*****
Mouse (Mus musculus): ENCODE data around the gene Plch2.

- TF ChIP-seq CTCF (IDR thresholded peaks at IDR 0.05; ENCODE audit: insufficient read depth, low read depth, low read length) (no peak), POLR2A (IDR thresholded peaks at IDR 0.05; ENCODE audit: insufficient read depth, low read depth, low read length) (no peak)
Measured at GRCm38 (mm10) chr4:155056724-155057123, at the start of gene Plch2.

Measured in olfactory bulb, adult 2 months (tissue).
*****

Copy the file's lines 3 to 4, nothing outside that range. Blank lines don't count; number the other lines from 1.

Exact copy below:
Measured at GRCm38 (mm10) chr4:155056724-155057123, at the start of gene Plch2.

Measured in olfactory bulb, adult 2 months (tissue).